“When we first started looking at VITA 74, the obvious market niche was UASs, and at about the same time there was a big push recapitalizing ground vehicles and building new advanced tactical ground vehicles,” Ripley continues. “This heated up because the numbers associated with them were large. For a while, ground vehicles enabled development in the UAS market more than in their own sector. A lot of the development cost was spent on the hardware used in UAS platforms. The UAS market had a need but didn’t have the numbers of assets at that time. Now the ground vehicle market is quieting down when the UAS market is potentially heating up.”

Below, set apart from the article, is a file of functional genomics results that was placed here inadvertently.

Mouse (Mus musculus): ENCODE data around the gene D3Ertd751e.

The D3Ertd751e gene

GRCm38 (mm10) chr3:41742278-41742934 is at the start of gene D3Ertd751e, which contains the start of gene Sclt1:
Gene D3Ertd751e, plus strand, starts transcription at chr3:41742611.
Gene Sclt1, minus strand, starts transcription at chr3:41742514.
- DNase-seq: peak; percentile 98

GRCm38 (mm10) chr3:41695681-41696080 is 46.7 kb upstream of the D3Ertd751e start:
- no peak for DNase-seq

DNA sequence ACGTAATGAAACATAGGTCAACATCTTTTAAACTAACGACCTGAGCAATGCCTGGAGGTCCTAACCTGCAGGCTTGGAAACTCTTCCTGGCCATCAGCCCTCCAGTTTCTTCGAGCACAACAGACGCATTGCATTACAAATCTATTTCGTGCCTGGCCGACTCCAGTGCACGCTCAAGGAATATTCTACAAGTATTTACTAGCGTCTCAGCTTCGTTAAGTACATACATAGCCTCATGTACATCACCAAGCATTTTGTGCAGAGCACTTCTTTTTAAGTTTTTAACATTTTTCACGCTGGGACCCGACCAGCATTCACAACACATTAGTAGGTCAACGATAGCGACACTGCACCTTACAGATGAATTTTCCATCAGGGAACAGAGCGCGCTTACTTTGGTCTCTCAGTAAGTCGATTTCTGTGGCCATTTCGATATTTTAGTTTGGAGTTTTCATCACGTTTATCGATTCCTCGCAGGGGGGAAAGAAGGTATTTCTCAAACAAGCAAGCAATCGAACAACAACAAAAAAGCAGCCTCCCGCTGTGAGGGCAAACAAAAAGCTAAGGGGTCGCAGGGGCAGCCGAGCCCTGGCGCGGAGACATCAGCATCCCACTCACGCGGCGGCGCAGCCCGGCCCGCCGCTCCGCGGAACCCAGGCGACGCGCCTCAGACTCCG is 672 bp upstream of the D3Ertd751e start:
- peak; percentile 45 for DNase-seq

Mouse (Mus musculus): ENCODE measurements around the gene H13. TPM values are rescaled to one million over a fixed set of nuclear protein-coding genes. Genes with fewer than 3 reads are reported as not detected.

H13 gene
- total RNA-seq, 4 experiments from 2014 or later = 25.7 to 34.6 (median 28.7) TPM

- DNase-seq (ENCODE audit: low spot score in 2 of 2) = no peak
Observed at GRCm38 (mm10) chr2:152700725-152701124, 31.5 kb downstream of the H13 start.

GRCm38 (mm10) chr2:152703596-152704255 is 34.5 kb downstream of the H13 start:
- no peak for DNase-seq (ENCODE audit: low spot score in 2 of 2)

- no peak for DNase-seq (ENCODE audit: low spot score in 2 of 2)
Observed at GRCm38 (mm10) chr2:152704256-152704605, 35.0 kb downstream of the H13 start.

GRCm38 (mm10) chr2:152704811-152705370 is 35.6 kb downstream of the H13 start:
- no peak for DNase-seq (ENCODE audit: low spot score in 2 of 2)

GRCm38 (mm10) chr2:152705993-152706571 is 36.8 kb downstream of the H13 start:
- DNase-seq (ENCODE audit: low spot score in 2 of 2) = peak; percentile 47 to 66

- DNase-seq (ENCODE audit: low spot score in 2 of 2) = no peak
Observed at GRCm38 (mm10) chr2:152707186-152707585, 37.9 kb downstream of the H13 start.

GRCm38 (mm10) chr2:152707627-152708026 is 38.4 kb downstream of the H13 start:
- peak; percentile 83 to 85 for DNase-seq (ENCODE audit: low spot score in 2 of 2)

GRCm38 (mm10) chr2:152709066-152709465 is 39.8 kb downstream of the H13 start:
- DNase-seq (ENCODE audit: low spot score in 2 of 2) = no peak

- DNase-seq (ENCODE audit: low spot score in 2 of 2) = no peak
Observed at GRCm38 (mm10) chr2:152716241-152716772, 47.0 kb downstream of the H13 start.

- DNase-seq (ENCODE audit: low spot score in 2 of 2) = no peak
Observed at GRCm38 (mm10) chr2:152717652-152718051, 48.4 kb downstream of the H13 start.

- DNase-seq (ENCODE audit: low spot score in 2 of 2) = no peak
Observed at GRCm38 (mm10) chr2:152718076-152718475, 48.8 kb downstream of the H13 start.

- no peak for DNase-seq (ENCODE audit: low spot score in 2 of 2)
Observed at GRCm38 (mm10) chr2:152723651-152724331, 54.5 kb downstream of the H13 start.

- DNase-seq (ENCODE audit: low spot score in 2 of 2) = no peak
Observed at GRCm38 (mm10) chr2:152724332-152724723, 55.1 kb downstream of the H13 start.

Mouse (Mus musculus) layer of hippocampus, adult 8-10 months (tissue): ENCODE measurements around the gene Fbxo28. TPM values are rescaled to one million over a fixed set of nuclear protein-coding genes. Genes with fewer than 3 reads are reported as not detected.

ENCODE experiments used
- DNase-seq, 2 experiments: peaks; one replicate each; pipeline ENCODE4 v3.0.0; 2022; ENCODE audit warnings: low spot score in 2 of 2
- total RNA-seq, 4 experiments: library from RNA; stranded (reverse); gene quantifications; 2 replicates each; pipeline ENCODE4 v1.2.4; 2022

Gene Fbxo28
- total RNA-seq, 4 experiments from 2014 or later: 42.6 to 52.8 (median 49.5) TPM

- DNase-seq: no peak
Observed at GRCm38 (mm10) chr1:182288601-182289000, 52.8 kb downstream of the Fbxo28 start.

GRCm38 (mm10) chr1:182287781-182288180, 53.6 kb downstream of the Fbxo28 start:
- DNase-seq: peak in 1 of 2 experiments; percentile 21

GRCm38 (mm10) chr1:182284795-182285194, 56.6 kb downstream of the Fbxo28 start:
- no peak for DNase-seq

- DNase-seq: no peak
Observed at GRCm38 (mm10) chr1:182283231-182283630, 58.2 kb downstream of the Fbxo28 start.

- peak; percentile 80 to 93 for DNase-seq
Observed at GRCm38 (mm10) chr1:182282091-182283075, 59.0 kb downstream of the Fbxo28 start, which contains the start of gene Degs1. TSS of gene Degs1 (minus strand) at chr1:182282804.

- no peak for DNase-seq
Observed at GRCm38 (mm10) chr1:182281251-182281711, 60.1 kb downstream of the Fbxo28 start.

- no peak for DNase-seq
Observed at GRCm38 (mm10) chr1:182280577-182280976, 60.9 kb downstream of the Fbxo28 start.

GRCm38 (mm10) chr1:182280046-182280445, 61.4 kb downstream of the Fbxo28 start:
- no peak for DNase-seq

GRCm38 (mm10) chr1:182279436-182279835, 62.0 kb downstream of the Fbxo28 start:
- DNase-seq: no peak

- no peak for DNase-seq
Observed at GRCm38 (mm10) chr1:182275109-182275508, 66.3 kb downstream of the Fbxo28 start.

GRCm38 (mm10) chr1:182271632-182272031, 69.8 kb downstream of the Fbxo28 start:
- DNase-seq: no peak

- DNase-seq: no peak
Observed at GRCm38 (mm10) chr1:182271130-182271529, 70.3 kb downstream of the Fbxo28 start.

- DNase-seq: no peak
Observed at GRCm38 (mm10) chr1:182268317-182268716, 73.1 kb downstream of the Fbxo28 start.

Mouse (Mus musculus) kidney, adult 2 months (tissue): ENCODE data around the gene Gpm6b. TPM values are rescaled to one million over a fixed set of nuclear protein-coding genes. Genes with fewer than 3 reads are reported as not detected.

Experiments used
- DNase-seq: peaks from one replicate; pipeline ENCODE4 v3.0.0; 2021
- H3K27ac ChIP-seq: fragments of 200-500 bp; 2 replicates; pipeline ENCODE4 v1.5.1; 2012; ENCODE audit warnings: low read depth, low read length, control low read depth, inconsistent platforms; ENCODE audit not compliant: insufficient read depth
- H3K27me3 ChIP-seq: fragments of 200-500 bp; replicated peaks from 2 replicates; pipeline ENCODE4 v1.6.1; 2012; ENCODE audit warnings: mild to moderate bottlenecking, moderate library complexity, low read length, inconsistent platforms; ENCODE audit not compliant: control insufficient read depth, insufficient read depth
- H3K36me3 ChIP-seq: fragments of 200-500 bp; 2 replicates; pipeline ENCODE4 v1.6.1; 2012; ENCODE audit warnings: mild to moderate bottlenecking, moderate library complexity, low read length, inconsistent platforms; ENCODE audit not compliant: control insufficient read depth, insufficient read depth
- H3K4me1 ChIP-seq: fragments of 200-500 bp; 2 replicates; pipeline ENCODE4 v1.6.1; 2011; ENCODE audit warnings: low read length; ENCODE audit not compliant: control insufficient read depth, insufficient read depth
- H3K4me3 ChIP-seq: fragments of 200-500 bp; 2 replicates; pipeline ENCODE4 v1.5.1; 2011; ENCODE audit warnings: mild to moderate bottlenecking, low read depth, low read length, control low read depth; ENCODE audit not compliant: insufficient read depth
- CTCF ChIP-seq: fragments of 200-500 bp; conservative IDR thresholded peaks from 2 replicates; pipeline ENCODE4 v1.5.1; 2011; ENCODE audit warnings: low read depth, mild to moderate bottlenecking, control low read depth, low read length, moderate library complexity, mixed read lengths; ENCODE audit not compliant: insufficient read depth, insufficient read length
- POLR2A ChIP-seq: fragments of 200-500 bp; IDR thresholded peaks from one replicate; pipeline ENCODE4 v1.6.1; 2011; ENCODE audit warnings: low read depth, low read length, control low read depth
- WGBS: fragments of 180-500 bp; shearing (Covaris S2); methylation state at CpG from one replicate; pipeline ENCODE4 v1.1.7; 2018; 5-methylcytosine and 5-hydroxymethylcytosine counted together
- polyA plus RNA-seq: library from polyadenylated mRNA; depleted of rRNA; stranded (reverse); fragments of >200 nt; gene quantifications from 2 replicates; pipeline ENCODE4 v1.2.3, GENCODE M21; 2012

Mercury Systems engineers leveraged FPGA technology for the signal processing functions and reduced the electronic footprint in their smaller payload designs. “Our COMINT payload is an FPGA-based system with an antenna array design and electronic system self-contained in a small pod,” Doyle says (Figure 2). “This small pod was designed specifically to facilitate field retrofits, so it can be rapidly mounted under the wing or fully integrated into the fuselage.”
Figure 2: A Communications Intelligence (COMINT) payload from Mercury Systems can be rapidly mounted under the wing or fully integrated into the fuselage.